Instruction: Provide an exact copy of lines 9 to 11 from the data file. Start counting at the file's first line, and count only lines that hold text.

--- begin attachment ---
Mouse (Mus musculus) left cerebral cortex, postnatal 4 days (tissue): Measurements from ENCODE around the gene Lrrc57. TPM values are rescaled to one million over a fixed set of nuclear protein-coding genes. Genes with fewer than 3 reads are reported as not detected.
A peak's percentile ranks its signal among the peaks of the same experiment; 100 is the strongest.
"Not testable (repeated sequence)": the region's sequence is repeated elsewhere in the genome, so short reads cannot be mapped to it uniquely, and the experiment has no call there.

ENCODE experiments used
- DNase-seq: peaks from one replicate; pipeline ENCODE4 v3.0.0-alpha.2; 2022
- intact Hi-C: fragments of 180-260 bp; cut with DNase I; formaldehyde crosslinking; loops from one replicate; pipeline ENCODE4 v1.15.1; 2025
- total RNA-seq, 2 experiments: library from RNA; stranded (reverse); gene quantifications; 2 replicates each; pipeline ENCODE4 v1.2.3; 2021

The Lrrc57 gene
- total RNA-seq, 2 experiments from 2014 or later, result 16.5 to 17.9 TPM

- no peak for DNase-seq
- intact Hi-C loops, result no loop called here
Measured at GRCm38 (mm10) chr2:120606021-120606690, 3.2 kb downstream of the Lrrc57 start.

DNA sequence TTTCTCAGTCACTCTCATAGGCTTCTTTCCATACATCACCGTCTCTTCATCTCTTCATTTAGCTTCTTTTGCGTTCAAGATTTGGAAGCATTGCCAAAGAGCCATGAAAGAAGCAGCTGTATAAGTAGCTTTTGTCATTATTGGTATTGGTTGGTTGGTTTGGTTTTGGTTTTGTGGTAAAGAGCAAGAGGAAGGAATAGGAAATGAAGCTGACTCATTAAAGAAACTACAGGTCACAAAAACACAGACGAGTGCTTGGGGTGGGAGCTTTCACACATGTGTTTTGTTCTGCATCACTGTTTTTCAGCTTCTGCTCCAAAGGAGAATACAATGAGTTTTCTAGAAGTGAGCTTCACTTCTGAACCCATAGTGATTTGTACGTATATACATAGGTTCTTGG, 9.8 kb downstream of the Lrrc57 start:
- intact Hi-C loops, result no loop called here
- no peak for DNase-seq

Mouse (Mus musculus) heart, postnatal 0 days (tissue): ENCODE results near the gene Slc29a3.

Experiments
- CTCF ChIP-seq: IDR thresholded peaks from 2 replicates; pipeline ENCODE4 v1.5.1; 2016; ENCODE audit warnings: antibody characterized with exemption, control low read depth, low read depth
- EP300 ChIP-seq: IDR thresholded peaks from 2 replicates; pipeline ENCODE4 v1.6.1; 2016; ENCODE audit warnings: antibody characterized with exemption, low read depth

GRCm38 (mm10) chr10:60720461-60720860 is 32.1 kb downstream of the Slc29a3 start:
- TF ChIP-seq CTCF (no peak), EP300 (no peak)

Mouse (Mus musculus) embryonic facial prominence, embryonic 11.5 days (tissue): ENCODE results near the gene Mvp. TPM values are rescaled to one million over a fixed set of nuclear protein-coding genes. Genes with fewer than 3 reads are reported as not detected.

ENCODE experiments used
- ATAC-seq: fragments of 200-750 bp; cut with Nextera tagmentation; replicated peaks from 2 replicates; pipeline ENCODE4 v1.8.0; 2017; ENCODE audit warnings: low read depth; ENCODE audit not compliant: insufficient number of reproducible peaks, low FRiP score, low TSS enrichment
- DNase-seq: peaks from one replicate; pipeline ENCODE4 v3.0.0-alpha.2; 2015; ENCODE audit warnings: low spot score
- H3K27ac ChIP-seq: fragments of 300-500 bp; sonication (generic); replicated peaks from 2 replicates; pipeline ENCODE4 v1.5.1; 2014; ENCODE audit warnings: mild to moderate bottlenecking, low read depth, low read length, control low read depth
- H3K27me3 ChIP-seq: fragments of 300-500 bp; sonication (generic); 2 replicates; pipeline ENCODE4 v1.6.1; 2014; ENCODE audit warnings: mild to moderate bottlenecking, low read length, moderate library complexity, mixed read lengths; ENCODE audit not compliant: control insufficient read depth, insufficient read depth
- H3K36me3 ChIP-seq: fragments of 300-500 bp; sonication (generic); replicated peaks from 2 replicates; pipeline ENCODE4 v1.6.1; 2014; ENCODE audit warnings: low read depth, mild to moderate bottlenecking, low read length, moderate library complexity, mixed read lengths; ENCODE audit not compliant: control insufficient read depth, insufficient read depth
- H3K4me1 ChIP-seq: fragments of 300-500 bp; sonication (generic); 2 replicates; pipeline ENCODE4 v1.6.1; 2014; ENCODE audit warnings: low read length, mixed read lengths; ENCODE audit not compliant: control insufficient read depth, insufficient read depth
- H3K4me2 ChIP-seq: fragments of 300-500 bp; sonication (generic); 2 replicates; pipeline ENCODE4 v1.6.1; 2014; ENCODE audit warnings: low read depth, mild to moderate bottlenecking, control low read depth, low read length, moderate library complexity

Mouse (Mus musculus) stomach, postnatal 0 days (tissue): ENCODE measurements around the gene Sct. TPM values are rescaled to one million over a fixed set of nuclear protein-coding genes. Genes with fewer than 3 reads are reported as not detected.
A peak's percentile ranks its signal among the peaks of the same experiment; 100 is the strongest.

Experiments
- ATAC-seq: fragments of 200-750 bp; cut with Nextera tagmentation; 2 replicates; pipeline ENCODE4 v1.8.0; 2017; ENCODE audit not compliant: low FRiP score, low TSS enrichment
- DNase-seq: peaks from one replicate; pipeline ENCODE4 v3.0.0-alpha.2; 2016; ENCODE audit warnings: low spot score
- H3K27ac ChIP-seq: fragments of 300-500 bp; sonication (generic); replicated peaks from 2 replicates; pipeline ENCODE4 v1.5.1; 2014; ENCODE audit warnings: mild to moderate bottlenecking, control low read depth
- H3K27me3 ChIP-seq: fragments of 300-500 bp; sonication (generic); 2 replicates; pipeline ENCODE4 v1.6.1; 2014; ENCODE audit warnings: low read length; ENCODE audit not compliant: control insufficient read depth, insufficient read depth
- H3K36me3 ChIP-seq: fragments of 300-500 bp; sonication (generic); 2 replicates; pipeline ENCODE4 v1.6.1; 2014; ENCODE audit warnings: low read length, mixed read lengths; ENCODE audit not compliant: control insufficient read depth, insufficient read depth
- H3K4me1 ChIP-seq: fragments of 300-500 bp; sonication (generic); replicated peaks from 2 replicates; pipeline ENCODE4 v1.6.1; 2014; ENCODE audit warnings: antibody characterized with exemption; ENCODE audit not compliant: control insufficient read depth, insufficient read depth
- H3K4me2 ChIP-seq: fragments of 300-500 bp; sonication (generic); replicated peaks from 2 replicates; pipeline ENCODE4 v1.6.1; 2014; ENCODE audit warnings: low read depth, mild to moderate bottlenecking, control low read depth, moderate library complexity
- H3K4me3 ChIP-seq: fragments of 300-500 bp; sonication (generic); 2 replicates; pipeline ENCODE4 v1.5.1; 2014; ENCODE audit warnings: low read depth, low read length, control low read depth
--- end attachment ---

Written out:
- total RNA-seq, 2 experiments from 2014 or later, result 16.5 to 17.9 TPM

- no peak for DNase-seq
- intact Hi-C loops, result no loop called here